In its biggest acquisition to date, Cisco plans to take over Splunk in a deal worth $28 billion, beefing up its cybersecurity and observability offerings - and, of course, there’s an AI spin in the mix as well.
Cisco CEO Chuck Robbins said the deal on completion would result in one of the world’s biggest software companies:
The combination of Cisco and Splunk further enhances and accelerates our strategy to securely connect everything to make anything possible. The IT landscape is changing faster than we've ever seen, with hyper-connectivity, AI and increasing cyber threats. The value of data only increases and that's why this deal makes sense.
He went on:
Cisco has an incredibly strong portfolio to help our customers re-architect their applications, secure their enterprises, navigate and power hybrid work, and of course modernize their infrastructure to manage the demands of IT today. Splunk's leading platform in security and observability is going to strengthen and accelerate our ability to bring more innovation to our customers. Our combined capabilities will create an end-to-end data platform to enhance digital resiliency.
Splunk’s observability capabilities will complement Cisco’s platform, he added:
In terms of observability, our complementary capabilities will offer observability for the full IT stack, from the application to the network, across hybrid and multi-cloud environments. With this enhanced capability, correlated with business context, customers will be able to deliver more reliable and effective application experiences. Together Cisco and Splunk will deliver an end-to-end enterprise grade full stack observability platform.
As for that inevitable AI angle, Robbins pointed to the opportunity for Cisco in building out AI networks with hyperscalers, noting that the firm has taken around half a billion dollars worth of orders to date:
There's also a huge opportunity with enterprises to help them responsibly unlock the opportunities that come with AI. Together with our visibility into the data, the substantial scale we bring and a deep foundation of trust, we are very well positioned to lead in this space.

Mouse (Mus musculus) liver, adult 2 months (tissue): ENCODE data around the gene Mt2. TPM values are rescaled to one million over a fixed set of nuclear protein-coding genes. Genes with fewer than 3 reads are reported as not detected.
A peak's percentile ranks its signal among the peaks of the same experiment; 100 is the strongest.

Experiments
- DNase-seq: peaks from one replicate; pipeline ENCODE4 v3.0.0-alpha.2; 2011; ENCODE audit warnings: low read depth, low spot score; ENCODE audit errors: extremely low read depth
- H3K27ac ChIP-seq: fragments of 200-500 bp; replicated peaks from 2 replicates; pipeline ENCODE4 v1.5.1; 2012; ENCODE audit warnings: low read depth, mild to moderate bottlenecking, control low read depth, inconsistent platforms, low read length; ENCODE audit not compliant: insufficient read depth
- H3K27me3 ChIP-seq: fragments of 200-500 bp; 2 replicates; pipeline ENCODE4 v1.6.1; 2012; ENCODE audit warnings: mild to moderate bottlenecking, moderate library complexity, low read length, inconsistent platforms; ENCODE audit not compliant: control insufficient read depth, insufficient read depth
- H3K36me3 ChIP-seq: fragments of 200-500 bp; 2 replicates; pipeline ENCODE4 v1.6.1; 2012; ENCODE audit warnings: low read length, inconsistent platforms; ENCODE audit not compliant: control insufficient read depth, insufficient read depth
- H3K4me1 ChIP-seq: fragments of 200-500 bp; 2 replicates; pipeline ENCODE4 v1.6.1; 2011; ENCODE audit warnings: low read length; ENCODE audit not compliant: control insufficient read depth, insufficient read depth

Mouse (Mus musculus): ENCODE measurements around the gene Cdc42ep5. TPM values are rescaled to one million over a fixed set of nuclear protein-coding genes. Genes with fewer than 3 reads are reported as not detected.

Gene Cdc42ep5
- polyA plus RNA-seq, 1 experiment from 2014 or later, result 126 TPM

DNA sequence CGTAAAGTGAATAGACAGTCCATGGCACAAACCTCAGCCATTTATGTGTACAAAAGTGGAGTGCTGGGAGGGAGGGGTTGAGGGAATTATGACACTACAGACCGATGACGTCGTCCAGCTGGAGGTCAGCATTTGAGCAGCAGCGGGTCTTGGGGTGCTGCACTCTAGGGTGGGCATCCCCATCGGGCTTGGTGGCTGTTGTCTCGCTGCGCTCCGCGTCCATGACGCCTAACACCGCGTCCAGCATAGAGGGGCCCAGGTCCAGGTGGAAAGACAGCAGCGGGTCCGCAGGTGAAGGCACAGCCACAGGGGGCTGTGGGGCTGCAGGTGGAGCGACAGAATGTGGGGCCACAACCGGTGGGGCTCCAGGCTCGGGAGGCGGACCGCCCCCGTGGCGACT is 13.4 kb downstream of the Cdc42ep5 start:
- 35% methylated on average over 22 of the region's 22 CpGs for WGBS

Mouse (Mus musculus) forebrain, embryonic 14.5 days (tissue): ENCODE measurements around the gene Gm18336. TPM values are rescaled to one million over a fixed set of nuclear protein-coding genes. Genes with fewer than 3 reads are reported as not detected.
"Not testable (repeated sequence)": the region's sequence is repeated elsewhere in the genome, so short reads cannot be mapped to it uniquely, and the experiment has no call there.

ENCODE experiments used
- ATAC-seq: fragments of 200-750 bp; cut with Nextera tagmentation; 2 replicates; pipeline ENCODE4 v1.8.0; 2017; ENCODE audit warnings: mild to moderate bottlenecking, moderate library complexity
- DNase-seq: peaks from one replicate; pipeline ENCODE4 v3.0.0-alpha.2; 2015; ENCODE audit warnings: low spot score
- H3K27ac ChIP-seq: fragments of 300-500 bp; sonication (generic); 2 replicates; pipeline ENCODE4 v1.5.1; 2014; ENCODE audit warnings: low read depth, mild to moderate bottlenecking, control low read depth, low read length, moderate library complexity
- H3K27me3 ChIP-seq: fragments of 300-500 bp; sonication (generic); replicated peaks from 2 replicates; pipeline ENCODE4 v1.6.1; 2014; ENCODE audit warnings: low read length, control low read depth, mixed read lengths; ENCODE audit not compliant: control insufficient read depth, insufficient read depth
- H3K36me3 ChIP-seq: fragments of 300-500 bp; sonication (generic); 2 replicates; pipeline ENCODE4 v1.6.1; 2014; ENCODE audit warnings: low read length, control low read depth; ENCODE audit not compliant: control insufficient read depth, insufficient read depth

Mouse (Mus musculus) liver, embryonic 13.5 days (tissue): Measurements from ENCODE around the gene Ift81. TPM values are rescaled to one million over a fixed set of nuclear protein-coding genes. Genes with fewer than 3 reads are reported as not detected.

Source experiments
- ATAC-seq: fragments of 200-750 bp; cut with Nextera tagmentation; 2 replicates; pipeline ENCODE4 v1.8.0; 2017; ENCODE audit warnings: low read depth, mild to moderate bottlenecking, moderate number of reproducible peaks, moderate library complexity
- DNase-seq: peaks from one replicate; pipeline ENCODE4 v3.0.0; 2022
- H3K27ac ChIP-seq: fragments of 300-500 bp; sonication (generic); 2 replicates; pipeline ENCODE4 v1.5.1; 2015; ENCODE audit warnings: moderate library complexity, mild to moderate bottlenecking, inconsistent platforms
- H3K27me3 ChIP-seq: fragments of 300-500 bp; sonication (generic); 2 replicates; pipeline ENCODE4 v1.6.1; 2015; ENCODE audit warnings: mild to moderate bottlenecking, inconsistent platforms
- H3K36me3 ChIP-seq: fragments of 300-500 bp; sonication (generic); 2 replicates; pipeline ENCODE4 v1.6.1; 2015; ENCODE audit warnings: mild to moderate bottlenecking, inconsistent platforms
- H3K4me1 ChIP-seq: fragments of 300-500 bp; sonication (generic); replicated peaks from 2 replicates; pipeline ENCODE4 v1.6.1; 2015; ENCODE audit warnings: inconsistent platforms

All told, this is the next logical step for Splunk, according to CEO Gary Steele, who only joined the firm last summer:
Splunk's success has always been grounded in our fundamental customer promise - the ability to stay ahead of an enterprise's needs in order to deliver products and solutions that keep their mission critical system secure and resilient. That will not change as we joined Cisco. In fact, this combination is about building on our customer promise, harnessing the power of data and AI as we integrate our complementary capabilities to transform the modern day tech economy.
Cisco’s stock fell four percent on the announcement of the deal.
Commenting on that eye-watering price tag, Robbins said the deal fits with Cisco’s overall attitude to M&A:
I've always said that we don't have a size limitation on how we think about M&A. We want technology and strategic fit. We want the valuation to be right. We want cultural fit to be right. And all of those things are true. We haven't done a big deal [recently] because we had never gained conviction on a big deal. I can tell you that the work that Gary has done at Splunk in the last 18 months is exceptional. The progress they've made, the financial aspects of this deal, as well as the strategic fit and the cultural fit, provided our entire team conviction that this was a great thing for us to do.
It’s a big gambit on the part of Cisco. Assuming this gets through the necessary regulatory approvals, this will be a merger to watch closely in 2024 and beyond.